- Doug Padilla, ESPN Staff Writer
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Beckham is now in line to become a Chicago White Sox utility infielder this season at the discounted price of $2 million, after he made $4.175 million last season.
He was exactly what the White Sox were looking for as a plus defender, who could play some third base, shortstop and have the ability to take over at second if necessary.
But he also had the history of unfulfilled expectations from those six previous seasons, never able to build on his impressive debut in 2009, and he's often reminded about it. He was traded to the Los Angeles Angels last August for a player to be named later, and then non-tendered by the Angels in December, making him a free agent.
“As any of our free agents will tell you, we were quick in reaching out to them as soon as we were able to, once the World Series ended,” Hahn said earlier this spring at a gathering of Cactus League managers and GMs. “With Gordon, I told his agent, and I told him, that if his name had been Joe Smith, or I had been in Atlanta and had the exact same roster, we probably would have called him the minute he was non-tendered because his skill set was a fit. But I didn’t place that call because I didn’t think this was necessarily right fit for Gordon Beckham, individually.”
Indeed Hahn took into account the added mental strains that would come with returning to a former team, when getting a fresh start elsewhere seemed to be the better idea.
But other factors seemed to be in play as well, presumably the fact that Beckham’s six weeks with the Angels might have been the break he needed, and that being free from the responsibility of playing everyday would help him to maintain his swing.
“As I explained to Gordon, and I explained to the agent after a few days, that I realized that’s not my job,” Hahn said about trying to decide a player’s comfort level. “My job is to put the White Sox in the best position to contend and if there is a player out there whose skill set makes us better, I have to let him say no if it doesn’t fit.”
Hahn even took his pitch -- and his concerns -- directly to Beckham.
“I explained to Gordon, I said, ‘I get it, if this doesn’t fit for you because of the history, then no hard feelings. A player with your ability makes us better, but if for you, Gordon Beckham, if this isn’t the best thing for you, I get it. Maybe sometime in a few years after you’ve been away longer, if it’s still a fit, we’ll revisit it,’” Hahn said. “Both his agent and Gordon said, ‘No, this is where want to be, and we’re comfortable.’ There isn’t that baggage, and if there is, he’s apt to deal with it.”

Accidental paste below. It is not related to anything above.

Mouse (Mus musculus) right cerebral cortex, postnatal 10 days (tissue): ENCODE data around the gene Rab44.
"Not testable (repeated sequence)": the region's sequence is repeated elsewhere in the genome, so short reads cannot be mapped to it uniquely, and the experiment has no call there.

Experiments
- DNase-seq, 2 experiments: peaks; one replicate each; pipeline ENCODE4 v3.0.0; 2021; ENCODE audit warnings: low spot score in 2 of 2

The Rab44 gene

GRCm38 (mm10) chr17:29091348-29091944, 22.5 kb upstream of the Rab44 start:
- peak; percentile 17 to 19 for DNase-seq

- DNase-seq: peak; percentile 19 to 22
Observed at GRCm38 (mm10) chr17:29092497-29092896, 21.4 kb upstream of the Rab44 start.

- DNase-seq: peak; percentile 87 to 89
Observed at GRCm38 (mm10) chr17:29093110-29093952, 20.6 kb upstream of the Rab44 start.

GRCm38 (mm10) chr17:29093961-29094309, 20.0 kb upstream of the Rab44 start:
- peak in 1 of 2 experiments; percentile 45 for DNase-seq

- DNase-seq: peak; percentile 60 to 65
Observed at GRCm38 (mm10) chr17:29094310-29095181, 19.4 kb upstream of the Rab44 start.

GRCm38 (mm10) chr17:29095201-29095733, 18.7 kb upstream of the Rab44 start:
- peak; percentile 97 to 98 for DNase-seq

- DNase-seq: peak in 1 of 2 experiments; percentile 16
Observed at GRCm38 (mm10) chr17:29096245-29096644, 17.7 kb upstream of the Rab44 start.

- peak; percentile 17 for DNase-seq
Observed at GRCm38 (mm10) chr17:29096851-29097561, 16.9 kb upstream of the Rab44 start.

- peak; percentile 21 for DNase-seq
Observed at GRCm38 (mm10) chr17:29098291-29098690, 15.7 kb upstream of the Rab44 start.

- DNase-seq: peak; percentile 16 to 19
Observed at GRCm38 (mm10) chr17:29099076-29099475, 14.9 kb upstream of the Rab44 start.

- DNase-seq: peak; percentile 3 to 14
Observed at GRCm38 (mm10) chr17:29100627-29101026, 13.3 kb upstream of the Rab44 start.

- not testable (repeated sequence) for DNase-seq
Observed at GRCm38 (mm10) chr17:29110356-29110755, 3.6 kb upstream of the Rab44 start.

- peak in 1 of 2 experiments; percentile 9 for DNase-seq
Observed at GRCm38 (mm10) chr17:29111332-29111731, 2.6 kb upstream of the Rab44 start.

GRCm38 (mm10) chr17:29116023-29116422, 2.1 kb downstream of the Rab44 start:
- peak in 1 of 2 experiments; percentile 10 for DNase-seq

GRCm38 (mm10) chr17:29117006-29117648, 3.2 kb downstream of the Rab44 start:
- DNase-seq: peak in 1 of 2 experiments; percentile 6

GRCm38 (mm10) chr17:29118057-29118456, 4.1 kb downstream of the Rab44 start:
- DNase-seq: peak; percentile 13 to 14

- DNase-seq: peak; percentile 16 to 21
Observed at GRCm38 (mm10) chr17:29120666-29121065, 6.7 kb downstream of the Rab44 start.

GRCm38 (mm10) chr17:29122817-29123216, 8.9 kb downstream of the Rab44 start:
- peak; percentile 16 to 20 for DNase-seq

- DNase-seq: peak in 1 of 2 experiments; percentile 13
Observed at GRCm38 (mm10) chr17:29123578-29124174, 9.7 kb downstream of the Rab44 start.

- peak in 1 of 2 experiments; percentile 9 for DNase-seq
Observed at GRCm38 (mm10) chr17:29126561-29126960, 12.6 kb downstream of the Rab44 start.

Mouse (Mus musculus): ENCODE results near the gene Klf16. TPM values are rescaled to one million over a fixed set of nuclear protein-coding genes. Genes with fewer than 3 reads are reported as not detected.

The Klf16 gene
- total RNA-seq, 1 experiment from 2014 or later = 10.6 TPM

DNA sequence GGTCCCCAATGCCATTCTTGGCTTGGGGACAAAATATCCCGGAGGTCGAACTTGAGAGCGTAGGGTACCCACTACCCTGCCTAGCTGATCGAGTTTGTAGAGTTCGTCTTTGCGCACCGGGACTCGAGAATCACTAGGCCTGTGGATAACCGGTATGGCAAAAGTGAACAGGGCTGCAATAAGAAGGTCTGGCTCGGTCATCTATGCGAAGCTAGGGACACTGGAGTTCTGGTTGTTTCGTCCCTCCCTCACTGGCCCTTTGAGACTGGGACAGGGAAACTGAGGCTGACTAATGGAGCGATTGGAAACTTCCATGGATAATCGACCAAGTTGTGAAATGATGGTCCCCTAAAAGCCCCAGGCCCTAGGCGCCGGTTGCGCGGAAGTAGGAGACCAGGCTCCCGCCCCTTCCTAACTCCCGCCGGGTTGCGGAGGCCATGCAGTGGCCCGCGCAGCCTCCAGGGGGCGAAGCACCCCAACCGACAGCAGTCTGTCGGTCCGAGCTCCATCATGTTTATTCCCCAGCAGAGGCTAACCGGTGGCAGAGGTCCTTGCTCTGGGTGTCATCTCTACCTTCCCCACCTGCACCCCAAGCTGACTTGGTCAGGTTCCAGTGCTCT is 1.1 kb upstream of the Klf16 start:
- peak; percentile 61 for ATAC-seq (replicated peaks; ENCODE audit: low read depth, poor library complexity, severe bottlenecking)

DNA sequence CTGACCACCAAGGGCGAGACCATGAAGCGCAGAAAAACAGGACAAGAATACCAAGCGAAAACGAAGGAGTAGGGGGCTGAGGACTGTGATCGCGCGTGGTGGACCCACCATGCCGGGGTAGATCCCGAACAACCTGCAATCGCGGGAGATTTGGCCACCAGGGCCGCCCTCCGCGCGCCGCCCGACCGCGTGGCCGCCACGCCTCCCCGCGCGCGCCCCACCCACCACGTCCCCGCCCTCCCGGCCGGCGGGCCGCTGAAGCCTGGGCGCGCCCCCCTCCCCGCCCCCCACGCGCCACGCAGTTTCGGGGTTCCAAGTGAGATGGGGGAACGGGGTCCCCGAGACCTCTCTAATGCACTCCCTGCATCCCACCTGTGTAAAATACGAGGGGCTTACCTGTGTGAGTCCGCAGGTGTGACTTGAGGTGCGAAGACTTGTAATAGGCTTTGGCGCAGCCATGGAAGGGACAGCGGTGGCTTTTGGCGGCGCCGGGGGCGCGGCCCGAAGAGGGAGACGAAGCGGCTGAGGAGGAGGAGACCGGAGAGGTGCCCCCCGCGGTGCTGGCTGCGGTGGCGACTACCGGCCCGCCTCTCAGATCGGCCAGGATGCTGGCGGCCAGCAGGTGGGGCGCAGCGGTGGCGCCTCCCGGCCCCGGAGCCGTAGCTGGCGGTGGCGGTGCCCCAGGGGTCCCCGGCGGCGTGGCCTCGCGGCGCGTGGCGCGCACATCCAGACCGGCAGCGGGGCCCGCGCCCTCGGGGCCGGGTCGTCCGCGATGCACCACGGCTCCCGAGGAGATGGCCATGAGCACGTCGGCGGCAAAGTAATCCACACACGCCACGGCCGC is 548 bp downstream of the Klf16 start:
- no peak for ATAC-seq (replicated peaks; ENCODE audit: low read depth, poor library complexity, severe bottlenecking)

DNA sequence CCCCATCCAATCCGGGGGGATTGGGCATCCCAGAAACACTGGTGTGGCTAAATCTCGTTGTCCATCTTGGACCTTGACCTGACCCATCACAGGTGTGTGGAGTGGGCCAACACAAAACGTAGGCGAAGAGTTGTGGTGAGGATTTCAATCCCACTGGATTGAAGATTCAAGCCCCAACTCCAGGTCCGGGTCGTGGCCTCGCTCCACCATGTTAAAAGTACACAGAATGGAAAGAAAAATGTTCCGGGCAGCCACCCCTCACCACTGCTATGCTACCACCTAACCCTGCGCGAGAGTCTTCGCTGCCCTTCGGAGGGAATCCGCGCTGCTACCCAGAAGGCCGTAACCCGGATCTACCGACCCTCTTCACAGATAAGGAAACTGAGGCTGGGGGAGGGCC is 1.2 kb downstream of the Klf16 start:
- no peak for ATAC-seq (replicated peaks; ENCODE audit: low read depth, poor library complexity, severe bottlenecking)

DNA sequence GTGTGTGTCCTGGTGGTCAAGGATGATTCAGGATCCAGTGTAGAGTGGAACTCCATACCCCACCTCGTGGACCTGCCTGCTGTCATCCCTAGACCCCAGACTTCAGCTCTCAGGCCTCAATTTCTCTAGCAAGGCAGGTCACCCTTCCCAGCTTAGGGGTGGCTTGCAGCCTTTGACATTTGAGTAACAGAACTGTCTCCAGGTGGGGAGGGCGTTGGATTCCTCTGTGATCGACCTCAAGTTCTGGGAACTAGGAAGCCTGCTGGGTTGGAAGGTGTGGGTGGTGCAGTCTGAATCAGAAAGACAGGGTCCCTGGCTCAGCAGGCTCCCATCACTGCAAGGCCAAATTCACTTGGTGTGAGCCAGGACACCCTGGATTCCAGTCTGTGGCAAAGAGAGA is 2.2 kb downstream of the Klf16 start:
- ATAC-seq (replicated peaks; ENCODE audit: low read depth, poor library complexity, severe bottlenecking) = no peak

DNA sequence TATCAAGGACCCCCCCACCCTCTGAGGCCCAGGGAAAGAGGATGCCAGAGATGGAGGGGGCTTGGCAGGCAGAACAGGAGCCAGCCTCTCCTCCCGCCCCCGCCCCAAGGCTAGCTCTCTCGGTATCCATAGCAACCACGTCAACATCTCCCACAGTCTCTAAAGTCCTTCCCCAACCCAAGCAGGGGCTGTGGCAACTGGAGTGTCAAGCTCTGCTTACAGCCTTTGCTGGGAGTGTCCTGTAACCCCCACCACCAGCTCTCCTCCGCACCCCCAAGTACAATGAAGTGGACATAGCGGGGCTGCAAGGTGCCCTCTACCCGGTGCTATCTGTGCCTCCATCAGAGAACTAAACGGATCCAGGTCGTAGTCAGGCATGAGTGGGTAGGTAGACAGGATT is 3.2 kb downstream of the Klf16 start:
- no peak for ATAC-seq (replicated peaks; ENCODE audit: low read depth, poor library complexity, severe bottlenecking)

The reunion has been a work in progress. Beckham had just one hit in 21 at-bats heading into Cactus League play Tuesday, leaving him with a .048 batting average so far.
For now, the White Sox are satisfied if he is dialed in on defense. He still has time to reacquaint himself with hitting adjustments he made with the Angels last season.
Angels manager Mike Scioscia saw Beckham work on those adjustments and said that while the club declined to bring back Beckham at his arbitration rate (a raise on that $4.175 million he made last year), they were competitive with the $2 million deal he signed with the White Sox.
“Gordon is one of the guys we’re all disappointed we didn’t get back; we all wanted him back,” Scioscia said. “I think from what he was saying, he was going to get more playing time, or the possibility of more playing time, than he would have had with us.”
Hahn said that while no promises of playing time were given to Beckham, the familiarity between the player and the team probably put them on the same page much easier.
Assuming Micah Johnson wins the White Sox’s second base job, they will want Beckham to pick up a decent amount of games at second base to keep Johnson fresh. And since third baseman Conor Gillaspie has much lower production rates against left-handed pitching, Beckham has a chance to play there too.
Scioscia ended up using Beckham more at third base and shortstop than he did at second base.
“Gordon is a student of the game,” Scioscia said. “His talent is real, and he made some adjustments that made him more productive for us in the second half. I think he has a lot of baseball left and a lot of upside left in him, even though he’s been around for a while. He works hard at it. He’s a little hard on himself because he expects a lot, but mentally he’s ready to play, and he understands that he’s a very, very good player.”